5 Tips for Your First Race

So you’ve been running.  And you finally decided to take a stab at racing.  Congratulations!!  You’re going to love it!! But as with all new things, it can be nerve-wracking to find yourself in a crowd of people who all look like they know what they’re doing when it’s your first go-round.  Don’t worry – there’s not much to know.  Whether it’s a 2 mile, a 5k, a 10k or more, here are a few tips for your first race that will ensure you look like one of the regulars.

1. Number on the front.

Your race bib serves as an identifying feature to let the world know that you’re a participant in the race.  In a big race, it may have your name on it so that anonymous fans can cheer for you, specifically YOU when they see you coming.  This way, when you’re coming in hot towards the finish line, the announcer can look up your number and spout off your name to the crowd as if you’re a celebrity.  And also because that’s just how it’s done.  It’s not like football.

Plus, have you ever tried to pin a bib on your back after you already put your shirt on?  It’s nearly impossible.

2. You don’t have to wear the race shirt.

I mean… you can.  But it’s going to be a lot harder for your screaming fans when you tell them to look for you – “I’ll be the one wearing the race t-shirt!”  Perfect.  Just like 20% of all the other runners in the race.

Yes, nearly all races give you a t-shirt.  But don’t worry, you’ll have plenty of opportunities to wear it.  The giving of a t-shirt is not an implication that you are supposed to immediately scrap your plans to wear your carefully selected favorite running shirt and don this new piece of apparel.  Use it as your clean shirt to change into after the race – to signify a job well-done and to identify yourself as a finisher of the race.  And because you’ll stink less than if you’re still wearing the shirt you raced in.

3. Don’t try something new on race day!

It’s the cardinal rule of racing, folks.  This is what we train for.  We are training, not just to get fitter, but also to find out if our shoes are giving us blisters, if those shorts are so short that we’re going to chafe after 6 miles, if milk was, in fact, a bad choice with that breakfast burrito beforehand.  Wear the things you’re comfortable wearing (see #2 above!), eat the foods you’re accustomed to eating at the times you normally eat.  Stick to routines so that your body can do what it’s practiced doing and you can focus all your energy on running a great race and not on trying to suffer through that blister from your brand new shoes until you limp across the finish line with a bloody sock.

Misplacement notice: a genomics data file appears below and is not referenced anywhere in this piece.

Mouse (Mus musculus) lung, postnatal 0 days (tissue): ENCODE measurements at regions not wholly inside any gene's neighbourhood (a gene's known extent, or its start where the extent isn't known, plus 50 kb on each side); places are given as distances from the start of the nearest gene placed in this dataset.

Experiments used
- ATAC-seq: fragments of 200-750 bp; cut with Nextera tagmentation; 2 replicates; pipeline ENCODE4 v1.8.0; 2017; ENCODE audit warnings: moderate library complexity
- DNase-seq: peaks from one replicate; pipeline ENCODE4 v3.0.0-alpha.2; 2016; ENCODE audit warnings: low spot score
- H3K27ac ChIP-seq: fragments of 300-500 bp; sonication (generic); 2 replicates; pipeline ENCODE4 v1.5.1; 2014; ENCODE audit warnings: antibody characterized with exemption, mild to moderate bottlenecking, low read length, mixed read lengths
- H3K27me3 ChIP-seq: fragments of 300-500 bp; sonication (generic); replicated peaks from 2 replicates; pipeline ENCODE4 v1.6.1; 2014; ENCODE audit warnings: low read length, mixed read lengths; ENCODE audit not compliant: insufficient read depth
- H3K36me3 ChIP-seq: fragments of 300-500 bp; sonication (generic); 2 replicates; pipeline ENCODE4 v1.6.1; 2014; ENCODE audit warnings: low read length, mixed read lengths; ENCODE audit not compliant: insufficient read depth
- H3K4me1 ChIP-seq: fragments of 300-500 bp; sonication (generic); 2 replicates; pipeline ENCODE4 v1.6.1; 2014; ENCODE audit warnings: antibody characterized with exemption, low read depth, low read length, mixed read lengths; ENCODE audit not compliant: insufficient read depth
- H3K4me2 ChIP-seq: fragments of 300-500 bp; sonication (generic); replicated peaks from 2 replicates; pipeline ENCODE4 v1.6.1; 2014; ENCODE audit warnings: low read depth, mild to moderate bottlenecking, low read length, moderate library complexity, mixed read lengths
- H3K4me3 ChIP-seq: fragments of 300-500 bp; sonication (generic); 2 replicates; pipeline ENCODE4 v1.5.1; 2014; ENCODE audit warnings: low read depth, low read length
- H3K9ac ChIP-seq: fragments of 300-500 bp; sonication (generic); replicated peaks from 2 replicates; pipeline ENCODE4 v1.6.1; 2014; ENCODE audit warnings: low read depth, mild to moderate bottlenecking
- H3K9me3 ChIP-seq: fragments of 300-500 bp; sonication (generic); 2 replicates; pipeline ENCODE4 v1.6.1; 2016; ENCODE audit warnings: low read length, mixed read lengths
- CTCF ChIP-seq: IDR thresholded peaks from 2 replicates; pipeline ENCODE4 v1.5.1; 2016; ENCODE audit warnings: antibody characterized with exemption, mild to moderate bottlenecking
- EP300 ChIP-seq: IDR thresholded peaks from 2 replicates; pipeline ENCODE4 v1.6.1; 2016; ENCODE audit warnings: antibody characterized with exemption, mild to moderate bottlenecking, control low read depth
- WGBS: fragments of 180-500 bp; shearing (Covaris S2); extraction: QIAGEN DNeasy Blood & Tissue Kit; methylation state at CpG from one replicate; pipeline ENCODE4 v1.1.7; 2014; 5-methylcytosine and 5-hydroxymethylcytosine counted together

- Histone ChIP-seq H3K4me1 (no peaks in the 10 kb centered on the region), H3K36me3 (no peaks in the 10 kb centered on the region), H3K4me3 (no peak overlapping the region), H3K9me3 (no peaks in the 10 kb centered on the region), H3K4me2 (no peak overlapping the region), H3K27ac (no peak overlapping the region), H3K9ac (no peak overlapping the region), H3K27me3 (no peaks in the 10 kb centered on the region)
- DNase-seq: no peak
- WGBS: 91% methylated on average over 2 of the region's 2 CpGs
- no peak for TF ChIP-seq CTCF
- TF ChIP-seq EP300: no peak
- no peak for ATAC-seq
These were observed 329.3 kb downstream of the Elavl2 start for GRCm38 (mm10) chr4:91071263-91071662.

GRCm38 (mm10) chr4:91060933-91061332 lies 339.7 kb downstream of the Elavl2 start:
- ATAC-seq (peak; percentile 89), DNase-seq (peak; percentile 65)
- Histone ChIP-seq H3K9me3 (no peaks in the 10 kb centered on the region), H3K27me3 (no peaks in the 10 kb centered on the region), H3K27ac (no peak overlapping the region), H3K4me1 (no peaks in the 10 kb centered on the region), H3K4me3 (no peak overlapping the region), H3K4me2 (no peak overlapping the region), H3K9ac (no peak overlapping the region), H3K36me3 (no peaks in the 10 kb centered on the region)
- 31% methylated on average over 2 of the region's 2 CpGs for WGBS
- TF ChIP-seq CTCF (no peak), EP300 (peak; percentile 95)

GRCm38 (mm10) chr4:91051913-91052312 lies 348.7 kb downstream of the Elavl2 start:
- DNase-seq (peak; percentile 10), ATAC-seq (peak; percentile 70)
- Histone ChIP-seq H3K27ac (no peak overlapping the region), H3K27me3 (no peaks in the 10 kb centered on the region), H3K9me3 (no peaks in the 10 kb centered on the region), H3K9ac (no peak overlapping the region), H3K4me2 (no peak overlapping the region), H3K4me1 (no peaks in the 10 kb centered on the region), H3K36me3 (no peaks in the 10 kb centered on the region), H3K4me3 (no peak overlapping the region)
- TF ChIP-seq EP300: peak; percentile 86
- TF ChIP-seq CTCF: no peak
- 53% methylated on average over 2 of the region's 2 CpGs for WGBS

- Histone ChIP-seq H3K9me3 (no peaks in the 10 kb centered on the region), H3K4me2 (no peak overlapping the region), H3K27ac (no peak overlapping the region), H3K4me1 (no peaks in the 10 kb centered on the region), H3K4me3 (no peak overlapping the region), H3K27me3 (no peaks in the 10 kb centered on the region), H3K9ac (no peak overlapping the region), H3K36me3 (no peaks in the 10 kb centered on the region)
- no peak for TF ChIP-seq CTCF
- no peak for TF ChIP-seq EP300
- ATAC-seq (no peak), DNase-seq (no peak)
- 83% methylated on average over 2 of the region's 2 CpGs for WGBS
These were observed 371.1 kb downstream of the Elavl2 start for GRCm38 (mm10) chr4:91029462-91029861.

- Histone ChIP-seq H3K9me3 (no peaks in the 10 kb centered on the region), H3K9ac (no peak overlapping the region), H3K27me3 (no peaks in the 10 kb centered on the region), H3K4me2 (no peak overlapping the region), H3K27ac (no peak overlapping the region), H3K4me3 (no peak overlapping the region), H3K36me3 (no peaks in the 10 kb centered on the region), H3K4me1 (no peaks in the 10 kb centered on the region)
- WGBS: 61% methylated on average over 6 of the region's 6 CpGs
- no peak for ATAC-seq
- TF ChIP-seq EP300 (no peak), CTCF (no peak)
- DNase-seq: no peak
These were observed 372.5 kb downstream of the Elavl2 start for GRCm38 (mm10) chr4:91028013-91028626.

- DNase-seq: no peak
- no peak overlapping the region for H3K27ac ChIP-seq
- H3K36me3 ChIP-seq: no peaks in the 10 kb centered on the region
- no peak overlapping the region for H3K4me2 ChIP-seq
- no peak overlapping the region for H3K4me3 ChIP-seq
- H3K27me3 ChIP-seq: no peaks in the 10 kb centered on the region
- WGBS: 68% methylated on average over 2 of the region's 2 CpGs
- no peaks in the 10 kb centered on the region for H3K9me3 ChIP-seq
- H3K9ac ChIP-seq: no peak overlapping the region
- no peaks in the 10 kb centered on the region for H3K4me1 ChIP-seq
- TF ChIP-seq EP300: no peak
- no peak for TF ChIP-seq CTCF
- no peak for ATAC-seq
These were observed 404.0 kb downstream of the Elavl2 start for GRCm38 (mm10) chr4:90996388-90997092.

4. Line up near your pace group.

When toeing the starting line, the proper etiquette is for runners to line up, fastest towards the front.  This is not to punish slow runners.  It’s to keep the race as safe and successful as possible for all the runners.  If you’re planning to go out at 6:00 min/mi pace, lining up near the back will leave you frustrated, and you’ll waste energy running side to side dodging slower runners in front of you.  So quit sandbagging and move to the front.  And if you’re planning to run a slower pace, then kindly line up behind the runners who plan to run faster.  If everyone follows this rule, then they won’t slow you down.  Most races offer convenient pacing signs in the starting corral so that you know where your pace group is situated.

Another benefit to lining up near people who share your pace is that you won’t be tempted to get swept away with the crowd and start out faster or slower than you intended – which can make for a bad experience later in the race.  Starting closer to the back isn’t a disadvantage if the race is being chip-timed, as most are.  The clock won’t start for you until you cross the starting line.

5. But don’t hold back too much!

There’s something special about race day.  You’ve done your training, and hopefully you’ve rested a little bit before the big day so your legs are fresh.  The atmosphere is electric with fit people milling about ready for action.  The music, the competition, the inspiration, the adrenaline… it’s the perfect combination of factors to help you achieve your best possible performance.  And that’s why you can expect to run a little bit faster on race day than you would on a normal training run.  If you’re running comfortably, but you look down at your Garmin and find that you’re a little ahead of your training pace, that’s great!  You should plan to run a little faster than your training pace.

And most importantly, if it feels good, then you’re doing something right!  Have fun!  That’s what most of us are here for anyways.  If you look around, you’ll notice that there are an awful lot of runners who aren’t there because they expect to win prize money.  They’re there because they enjoy this.  They’re addicted, like me, and you’re about to be too.

Good luck racers!!


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